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West Virginia's coverage on the tight end has been a sore spot for Mountaineer fans, who have seen stars like Jace Amaro, along with some lesser lights, hurt WVU's pass coverage over the past few years. Some of this can be attributed to the pass coverage abilities of the Mountaineers' linebackers, who simply weren't built to cover receivers 20 yards downfield. Credit must also be given to the opponents themselves, both in terms of player talent and offensive scheme, which sometimes caught WVU in a bad call against a certain formation. That happens at times in every game, but once a reputation is built (e.g., WVU can't cover the tight end), then every instance tends to stick in memory.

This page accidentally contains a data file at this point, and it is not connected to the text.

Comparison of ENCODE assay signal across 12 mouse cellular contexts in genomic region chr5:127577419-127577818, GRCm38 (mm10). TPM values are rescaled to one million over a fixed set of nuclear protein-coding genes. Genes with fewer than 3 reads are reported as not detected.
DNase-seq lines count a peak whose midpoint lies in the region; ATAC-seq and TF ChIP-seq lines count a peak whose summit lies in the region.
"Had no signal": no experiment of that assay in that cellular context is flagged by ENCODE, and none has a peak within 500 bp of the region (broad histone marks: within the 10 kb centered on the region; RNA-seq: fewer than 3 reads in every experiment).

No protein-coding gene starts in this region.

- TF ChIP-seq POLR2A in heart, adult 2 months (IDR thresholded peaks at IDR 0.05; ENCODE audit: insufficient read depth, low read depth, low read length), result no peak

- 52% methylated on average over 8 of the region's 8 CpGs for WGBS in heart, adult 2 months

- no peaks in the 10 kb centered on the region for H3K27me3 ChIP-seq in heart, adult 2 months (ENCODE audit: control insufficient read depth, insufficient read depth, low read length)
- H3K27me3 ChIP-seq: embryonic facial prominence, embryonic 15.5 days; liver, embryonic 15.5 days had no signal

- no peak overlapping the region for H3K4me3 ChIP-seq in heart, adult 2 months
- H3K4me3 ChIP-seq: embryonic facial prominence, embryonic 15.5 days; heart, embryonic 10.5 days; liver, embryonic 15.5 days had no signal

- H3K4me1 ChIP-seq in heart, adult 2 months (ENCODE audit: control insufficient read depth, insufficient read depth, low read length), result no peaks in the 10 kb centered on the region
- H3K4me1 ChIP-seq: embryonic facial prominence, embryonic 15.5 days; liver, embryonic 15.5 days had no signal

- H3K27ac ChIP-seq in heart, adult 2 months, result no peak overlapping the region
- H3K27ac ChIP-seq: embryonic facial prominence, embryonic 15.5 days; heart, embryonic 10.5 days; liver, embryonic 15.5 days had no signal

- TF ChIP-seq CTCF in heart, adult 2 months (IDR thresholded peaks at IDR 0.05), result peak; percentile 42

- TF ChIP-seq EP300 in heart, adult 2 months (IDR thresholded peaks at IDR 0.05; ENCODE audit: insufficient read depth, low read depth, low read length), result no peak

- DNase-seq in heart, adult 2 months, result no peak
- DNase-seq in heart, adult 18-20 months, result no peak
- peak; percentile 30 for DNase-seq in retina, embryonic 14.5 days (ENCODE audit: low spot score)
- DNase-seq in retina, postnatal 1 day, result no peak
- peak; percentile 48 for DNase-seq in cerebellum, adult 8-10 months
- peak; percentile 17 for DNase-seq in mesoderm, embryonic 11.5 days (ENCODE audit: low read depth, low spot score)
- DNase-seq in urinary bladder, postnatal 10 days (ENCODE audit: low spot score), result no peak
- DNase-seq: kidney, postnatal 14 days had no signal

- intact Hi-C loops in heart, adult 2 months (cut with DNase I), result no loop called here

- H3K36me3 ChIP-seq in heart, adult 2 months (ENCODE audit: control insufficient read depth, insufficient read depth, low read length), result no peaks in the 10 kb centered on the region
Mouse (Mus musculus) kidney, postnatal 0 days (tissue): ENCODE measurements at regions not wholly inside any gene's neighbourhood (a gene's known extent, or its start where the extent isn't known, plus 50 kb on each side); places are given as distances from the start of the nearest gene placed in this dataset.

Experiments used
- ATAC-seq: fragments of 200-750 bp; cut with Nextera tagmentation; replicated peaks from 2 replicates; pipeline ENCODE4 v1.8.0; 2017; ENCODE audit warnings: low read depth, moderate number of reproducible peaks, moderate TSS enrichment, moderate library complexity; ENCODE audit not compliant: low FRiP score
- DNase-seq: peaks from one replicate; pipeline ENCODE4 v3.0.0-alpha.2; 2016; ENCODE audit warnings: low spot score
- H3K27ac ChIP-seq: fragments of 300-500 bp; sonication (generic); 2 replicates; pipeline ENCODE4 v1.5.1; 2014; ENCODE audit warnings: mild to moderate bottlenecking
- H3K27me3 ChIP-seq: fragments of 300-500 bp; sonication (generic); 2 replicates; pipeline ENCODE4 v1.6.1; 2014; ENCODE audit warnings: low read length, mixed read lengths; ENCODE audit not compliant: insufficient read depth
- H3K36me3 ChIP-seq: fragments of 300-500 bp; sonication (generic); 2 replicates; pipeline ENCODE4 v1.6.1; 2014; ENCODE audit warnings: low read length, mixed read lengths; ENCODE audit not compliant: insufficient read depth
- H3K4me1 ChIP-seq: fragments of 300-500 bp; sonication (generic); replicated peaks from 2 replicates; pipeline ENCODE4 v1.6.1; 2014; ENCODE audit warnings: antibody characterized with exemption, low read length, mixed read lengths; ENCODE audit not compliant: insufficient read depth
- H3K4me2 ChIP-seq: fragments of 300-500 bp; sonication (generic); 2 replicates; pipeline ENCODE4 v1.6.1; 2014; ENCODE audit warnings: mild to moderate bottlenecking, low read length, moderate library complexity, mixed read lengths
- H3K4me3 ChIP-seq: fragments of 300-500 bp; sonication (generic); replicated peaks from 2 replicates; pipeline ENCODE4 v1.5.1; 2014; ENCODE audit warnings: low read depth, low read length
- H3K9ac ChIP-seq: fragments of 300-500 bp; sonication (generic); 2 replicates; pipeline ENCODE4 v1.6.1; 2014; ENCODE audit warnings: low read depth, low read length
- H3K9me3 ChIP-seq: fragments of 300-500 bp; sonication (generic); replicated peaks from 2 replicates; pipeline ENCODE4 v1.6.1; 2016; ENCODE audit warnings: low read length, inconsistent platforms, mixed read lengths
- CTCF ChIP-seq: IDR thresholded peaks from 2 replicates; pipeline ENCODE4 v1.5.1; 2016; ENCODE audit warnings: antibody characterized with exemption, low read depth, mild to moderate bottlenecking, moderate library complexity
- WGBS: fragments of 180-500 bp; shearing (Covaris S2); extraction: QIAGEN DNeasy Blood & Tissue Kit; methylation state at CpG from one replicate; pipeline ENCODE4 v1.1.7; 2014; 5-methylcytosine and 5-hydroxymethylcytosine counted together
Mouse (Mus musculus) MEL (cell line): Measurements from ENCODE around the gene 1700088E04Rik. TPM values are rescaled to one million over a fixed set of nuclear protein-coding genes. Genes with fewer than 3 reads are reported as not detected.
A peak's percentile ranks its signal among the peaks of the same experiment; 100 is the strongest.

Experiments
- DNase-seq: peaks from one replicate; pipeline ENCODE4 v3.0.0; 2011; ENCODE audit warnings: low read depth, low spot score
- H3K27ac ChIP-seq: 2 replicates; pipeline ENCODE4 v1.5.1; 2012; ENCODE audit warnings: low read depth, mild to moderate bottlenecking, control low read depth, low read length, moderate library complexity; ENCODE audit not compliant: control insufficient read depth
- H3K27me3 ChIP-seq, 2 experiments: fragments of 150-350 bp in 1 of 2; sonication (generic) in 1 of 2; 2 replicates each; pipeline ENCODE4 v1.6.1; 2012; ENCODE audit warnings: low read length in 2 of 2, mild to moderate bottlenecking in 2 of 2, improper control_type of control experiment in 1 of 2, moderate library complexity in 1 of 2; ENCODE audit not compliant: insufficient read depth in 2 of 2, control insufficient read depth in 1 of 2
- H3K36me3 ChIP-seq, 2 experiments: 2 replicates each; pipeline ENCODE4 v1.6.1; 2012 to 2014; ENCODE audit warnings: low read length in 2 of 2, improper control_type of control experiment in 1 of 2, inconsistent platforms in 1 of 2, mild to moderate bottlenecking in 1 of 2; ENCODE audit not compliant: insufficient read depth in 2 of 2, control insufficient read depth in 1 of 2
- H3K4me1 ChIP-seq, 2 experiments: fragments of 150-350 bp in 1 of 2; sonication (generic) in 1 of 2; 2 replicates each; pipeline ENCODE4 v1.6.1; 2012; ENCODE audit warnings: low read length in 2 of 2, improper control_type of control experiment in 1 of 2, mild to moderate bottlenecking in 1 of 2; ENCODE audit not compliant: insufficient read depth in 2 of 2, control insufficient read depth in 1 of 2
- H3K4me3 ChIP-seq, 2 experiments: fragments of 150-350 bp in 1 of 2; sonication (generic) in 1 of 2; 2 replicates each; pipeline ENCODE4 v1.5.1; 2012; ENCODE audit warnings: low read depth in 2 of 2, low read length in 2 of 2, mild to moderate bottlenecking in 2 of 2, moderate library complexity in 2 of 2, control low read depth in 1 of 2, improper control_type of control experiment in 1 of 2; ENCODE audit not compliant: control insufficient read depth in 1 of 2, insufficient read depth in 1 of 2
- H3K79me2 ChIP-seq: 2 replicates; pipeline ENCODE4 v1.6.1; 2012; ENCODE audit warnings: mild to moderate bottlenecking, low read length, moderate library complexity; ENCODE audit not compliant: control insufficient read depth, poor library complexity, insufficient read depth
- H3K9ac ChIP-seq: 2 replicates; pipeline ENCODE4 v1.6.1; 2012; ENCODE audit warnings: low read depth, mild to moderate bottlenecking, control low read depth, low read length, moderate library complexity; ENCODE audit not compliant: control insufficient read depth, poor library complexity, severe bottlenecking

WVU might not be able to shut down Bibbs, but what it must do is be sound in both pass coverage execution and tackling. He's likely going to get a few grabs (he has 45 this year, including eight for scores) and is the top weapon of QB Sam Richardson. Watch for WVU to provide help against Bibbs with its spur or bandit, and to be especially conscious of Cyclone attempts to slip him deep down the hashmarks while trying to draw the bulk of pass coverage out wide with multiple receivers opposite Bibbs, or with combination routes that work both the deep and short sideline.

West Virginia's ability to stuff the run in the red zone, and especially inside the five-yard line, will likely have ISU looking for Bibbs in those areas. He grabbed a two-point conversion in the decisive third overtime against West Virginia a year ago, and excels at using his big frame to shield defenders from the ball and create a good target for Richardson.